Denise Balkissoon is a weekly Opinion columnist and a reporter in the Globe’s Toronto section. The National Magazine Award-winning writer is also a co-founder of The Ethnic Aisle, a blog about race and ethnicity in the Greater Toronto Area.

Hannah Sung is now at TVO in a new position overseeing digital video and podcasts. 

Interviews conducted by Stephanie Philp.

The nominees for 2018 will be announced on Thursday, April 26, 2018 at 10 AM EST. Follow us on Twitter @DPAwards for the most up-to-date news.

The Digital Publishing Awards soirée will celebrate the winners on Tuesday, May 29, 2018 in Toronto.

Interview Series: Fatima Syed and Carine Abouseif

Carine Abouseif and Fatima Syed accepting their award at the 2017 DPA Soirée. Photo: Steven Goetz Storytelling.

In this instalment of our interview series, we catch up with Fatima Syed and Carine Abouseif, the co-creators of “Why Diversity,” a 2017 DPA-winning project. Throughout the creation of this project, Fatima and Carine talked with editors, reporters, and magazine leaders across the country who are examining, and attempting to remedy, the issue of diversity in Canadian journalism.

The result is an immersive, interactive feature that opens a space for conversation (you can join the conversation via Twitter, using #whydiversity) and calls for change in the newsroom.

The Ryerson Review of Journalism’s online special, “Why Diversity,” won Best Digital Initiative at the 2017 Digital Publishing Awards—congratulations! Pulling together this project was certainly a team effort, with two creators, an editor, a digital developer, designers, and 11 contributors credited for the win. Fatima and Carine, can you talk a bit about the collaboration process?

Fatima: We created this at the absolute peak of magazine production, so it’s a miracle that we published the project without any mistakes! While I worked on content creation, Carine oversaw the entire build, keeping tabs on everything. Together, we watched multimedia editors, Eternity Martis and Allison Baker, create visuals and video for us late at night; our fact-checkers, Erin Sylvester and Sydney Hamilton insisted that everything was verified and found an hour in everyone’s day to get it done; Lindsay Smith, our digital developer, exchanged emails with us at all times of the day; Jonah Brunet, our headline wizard, saved Carine and my brains from figuring out what to call every section; and Lauren McKeon stepped in on the last day to copy-edit one last time. Three days before publication, we had all these things happening at once. Good things are rarely created without some great teams, and we had the absolute best, who pulled this together in just over two weeks.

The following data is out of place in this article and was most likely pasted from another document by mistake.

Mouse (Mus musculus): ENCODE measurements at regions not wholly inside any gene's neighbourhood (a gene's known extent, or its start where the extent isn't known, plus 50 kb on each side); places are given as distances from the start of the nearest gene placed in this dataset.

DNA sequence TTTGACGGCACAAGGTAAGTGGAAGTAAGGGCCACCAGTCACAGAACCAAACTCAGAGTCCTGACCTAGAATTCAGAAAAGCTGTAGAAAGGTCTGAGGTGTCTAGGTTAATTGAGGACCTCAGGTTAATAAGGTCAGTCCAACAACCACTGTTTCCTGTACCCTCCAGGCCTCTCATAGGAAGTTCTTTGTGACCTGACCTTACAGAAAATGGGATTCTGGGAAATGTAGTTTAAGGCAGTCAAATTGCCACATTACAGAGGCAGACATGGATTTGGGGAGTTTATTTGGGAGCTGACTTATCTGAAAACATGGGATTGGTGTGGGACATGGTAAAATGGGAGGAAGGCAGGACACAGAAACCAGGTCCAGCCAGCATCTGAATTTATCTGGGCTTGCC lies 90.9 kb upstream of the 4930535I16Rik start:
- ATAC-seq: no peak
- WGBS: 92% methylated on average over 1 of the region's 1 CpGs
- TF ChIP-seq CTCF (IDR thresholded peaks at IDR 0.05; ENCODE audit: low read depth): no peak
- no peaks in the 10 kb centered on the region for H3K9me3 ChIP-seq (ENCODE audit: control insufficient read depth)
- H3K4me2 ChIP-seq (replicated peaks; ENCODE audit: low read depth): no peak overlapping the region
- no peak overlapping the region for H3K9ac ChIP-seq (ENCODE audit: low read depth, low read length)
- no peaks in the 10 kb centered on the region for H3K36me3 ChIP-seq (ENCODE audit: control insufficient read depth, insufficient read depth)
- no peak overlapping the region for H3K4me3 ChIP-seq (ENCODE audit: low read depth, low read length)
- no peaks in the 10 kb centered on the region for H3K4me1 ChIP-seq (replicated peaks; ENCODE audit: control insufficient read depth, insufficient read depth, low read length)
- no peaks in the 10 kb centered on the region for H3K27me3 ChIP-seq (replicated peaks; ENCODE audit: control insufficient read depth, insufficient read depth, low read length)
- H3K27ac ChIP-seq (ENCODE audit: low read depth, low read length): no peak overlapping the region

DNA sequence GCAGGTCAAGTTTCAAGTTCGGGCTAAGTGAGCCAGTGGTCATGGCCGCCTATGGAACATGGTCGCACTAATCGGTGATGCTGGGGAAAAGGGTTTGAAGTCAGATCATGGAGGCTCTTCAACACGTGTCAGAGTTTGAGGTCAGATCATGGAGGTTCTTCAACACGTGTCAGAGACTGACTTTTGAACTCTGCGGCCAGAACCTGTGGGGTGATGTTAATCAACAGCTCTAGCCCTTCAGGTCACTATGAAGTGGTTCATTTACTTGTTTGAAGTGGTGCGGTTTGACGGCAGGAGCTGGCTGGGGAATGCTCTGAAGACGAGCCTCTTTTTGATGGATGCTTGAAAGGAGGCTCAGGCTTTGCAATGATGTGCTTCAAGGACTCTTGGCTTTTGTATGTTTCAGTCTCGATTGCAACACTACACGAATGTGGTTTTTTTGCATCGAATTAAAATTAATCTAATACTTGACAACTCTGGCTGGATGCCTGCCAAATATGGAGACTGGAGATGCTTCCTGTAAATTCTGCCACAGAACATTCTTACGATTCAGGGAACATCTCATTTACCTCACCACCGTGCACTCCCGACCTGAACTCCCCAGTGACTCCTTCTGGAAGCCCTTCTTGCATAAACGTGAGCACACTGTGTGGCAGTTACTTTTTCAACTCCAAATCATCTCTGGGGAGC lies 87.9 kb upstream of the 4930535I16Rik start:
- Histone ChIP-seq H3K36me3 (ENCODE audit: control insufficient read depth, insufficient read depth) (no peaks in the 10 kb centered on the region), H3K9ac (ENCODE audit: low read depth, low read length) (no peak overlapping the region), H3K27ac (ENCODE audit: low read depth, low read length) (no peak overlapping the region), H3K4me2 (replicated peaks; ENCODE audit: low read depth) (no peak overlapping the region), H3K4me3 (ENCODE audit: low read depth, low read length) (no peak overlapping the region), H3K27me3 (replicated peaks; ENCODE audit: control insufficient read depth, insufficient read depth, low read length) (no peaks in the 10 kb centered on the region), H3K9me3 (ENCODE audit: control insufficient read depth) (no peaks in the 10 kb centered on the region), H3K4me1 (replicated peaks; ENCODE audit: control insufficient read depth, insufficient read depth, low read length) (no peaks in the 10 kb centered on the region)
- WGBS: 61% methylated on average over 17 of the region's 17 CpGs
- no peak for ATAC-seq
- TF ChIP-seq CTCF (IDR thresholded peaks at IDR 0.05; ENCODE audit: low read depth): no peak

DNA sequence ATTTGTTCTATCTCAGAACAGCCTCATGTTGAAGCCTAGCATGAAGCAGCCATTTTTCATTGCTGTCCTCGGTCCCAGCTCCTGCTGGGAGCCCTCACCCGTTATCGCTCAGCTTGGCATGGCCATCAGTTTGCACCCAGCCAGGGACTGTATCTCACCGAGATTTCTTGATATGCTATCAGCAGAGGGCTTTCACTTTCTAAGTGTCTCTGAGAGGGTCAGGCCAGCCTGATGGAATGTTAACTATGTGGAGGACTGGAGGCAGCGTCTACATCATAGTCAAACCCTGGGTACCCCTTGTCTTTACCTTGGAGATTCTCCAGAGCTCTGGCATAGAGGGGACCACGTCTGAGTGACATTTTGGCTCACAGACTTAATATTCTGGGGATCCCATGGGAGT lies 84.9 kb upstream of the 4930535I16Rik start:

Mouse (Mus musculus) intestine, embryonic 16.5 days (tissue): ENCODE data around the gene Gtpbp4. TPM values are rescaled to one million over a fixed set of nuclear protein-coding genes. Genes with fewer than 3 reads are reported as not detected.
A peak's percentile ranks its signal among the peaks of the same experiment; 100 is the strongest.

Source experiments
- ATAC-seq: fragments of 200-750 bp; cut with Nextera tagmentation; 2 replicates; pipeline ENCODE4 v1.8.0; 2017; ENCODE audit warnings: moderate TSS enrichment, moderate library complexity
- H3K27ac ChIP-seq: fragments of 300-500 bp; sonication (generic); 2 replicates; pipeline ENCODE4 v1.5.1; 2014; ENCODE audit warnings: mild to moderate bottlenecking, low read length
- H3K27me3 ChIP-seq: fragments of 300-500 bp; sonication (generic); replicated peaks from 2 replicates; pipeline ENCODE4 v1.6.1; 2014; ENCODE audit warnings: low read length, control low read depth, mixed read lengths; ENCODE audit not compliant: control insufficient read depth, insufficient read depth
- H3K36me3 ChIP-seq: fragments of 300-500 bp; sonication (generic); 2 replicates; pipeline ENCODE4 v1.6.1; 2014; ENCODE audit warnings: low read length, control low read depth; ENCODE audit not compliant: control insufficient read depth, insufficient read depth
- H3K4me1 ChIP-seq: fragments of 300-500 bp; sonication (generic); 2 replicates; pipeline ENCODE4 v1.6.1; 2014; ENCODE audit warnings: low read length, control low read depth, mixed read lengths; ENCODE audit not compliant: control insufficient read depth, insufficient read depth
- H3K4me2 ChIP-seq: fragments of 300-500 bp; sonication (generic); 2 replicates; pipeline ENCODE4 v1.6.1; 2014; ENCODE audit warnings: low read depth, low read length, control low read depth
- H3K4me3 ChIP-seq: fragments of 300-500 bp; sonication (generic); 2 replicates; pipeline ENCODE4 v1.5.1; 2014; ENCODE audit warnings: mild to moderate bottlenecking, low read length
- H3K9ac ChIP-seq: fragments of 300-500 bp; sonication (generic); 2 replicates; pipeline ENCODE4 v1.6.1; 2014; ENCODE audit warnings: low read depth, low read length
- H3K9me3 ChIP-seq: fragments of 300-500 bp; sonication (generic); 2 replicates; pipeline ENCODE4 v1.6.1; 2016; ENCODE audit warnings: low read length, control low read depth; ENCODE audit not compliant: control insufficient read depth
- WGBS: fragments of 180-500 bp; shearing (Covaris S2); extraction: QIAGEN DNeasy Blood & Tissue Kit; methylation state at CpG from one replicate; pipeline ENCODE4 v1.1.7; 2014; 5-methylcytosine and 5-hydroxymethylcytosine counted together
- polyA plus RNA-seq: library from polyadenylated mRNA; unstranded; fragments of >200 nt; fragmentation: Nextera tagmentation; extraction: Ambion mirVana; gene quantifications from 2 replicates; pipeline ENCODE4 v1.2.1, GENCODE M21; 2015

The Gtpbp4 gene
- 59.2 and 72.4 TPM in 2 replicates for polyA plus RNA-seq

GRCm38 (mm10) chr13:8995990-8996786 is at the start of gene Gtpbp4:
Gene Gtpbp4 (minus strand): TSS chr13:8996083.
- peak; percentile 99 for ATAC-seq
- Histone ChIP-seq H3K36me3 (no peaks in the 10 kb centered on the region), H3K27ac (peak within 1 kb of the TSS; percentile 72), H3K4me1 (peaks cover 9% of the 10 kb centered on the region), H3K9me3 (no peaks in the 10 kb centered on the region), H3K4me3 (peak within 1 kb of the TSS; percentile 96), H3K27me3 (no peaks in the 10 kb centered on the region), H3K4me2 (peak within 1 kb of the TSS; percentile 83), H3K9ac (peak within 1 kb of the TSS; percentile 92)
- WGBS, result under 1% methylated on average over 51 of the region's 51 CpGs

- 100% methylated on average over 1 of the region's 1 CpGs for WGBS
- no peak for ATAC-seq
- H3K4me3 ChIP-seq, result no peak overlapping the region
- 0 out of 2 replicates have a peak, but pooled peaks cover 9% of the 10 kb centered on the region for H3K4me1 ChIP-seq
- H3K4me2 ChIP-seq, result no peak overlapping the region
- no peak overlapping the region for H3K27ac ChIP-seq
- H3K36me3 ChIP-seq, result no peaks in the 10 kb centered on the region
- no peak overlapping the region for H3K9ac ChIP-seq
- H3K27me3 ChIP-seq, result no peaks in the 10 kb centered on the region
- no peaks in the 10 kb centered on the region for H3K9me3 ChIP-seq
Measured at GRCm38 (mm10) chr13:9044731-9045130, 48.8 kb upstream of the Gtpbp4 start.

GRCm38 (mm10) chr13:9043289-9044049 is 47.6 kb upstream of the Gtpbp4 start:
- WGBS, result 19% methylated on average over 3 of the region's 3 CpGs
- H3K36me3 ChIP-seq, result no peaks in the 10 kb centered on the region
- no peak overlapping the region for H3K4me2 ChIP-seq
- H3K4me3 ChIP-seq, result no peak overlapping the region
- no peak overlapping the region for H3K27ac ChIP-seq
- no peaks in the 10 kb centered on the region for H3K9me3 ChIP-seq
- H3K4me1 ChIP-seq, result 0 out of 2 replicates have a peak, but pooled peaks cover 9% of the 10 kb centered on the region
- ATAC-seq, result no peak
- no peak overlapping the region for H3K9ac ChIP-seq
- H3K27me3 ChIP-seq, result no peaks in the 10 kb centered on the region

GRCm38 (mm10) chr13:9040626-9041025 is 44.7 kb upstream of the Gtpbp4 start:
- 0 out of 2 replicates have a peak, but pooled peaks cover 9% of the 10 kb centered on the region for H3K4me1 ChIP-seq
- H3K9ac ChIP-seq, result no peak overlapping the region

Carine: It was difficult because everyone on the team was also involved in other projects, writing their own stories and so on. So I think it’s very important to say that every single person on the team worked incredibly hard to balance all those responsibilities. I don’t want to speak for everyone, but I got a sense that a lot of people were invested in the conversations that we were having. One of the most memorable moments for me was seeing Fatima and Eternity discussing the introductory piece in the corner of the office, and workshopping it in writing on our big white board. I remember joining them, and that turning into a really passionate discussion about the issues we saw and found ourselves facing in the industry—conversations like that felt like a driving force for the project. diversity1

There are so many elements within this digital project: the interactive map alongside statements from various Canadian editors and editors-in-chief; a Youtube video on words that journalists get wrong; a list of links with the best journalism on diversity in the newsroom; voice clips from Ashante Infantry; and more. How did you decide on the placement of these elements within the project, and what was your process of organization like?

Carine: We started out wanting to build a completely interactive feature, so actually the idea to add bigger text pieces came later in the process. The format felt like the best way to get in as many voices and ideas as possible without the constraints of a traditional longform piece. The letters from the editors felt like a good secondary piece because it was a quick survey of how the decision makers in the industry were thinking about this topic, but then as you scroll down things get more intense like with the Paper Trolls piece, and then later you get to end with profiles of the people working hard to make change.